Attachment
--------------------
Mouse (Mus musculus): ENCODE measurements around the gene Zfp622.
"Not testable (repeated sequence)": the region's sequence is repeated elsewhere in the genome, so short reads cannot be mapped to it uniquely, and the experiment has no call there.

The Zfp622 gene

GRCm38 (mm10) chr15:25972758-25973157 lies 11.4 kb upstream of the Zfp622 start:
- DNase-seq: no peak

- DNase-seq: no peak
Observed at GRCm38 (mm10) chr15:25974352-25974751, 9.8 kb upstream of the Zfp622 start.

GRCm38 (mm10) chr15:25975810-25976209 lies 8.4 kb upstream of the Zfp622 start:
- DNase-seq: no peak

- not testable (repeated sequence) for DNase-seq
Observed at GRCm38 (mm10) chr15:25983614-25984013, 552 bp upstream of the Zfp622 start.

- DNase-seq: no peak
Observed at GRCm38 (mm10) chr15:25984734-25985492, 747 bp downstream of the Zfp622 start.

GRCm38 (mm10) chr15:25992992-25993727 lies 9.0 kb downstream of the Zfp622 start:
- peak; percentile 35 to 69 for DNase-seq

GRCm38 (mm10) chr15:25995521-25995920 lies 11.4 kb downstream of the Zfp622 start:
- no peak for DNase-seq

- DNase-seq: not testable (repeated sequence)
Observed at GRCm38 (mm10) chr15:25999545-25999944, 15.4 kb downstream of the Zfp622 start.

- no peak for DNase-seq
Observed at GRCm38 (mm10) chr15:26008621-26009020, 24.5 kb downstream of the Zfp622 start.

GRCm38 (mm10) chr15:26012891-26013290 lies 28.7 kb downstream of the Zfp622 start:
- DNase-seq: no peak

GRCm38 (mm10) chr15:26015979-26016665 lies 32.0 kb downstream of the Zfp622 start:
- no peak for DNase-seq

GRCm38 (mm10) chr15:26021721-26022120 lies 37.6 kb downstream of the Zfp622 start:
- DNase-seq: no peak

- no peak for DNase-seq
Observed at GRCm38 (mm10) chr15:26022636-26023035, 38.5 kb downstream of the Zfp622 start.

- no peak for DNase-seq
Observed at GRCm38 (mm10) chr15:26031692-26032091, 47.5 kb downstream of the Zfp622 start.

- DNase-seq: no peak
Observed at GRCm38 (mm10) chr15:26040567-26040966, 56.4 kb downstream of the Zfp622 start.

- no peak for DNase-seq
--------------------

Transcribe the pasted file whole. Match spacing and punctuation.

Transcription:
Mouse (Mus musculus): ENCODE measurements around the gene Zfp622.
"Not testable (repeated sequence)": the region's sequence is repeated elsewhere in the genome, so short reads cannot be mapped to it uniquely, and the experiment has no call there.

The Zfp622 gene

GRCm38 (mm10) chr15:25972758-25973157 lies 11.4 kb upstream of the Zfp622 start:
- DNase-seq: no peak

- DNase-seq: no peak
Observed at GRCm38 (mm10) chr15:25974352-25974751, 9.8 kb upstream of the Zfp622 start.

GRCm38 (mm10) chr15:25975810-25976209 lies 8.4 kb upstream of the Zfp622 start:
- DNase-seq: no peak

- not testable (repeated sequence) for DNase-seq
Observed at GRCm38 (mm10) chr15:25983614-25984013, 552 bp upstream of the Zfp622 start.

- DNase-seq: no peak
Observed at GRCm38 (mm10) chr15:25984734-25985492, 747 bp downstream of the Zfp622 start.

GRCm38 (mm10) chr15:25992992-25993727 lies 9.0 kb downstream of the Zfp622 start:
- peak; percentile 35 to 69 for DNase-seq

GRCm38 (mm10) chr15:25995521-25995920 lies 11.4 kb downstream of the Zfp622 start:
- no peak for DNase-seq

- DNase-seq: not testable (repeated sequence)
Observed at GRCm38 (mm10) chr15:25999545-25999944, 15.4 kb downstream of the Zfp622 start.

- no peak for DNase-seq
Observed at GRCm38 (mm10) chr15:26008621-26009020, 24.5 kb downstream of the Zfp622 start.

GRCm38 (mm10) chr15:26012891-26013290 lies 28.7 kb downstream of the Zfp622 start:
- DNase-seq: no peak

GRCm38 (mm10) chr15:26015979-26016665 lies 32.0 kb downstream of the Zfp622 start:
- no peak for DNase-seq

GRCm38 (mm10) chr15:26021721-26022120 lies 37.6 kb downstream of the Zfp622 start:
- DNase-seq: no peak

- no peak for DNase-seq
Observed at GRCm38 (mm10) chr15:26022636-26023035, 38.5 kb downstream of the Zfp622 start.

- no peak for DNase-seq
Observed at GRCm38 (mm10) chr15:26031692-26032091, 47.5 kb downstream of the Zfp622 start.

- DNase-seq: no peak
Observed at GRCm38 (mm10) chr15:26040567-26040966, 56.4 kb downstream of the Zfp622 start.

- no peak for DNase-seq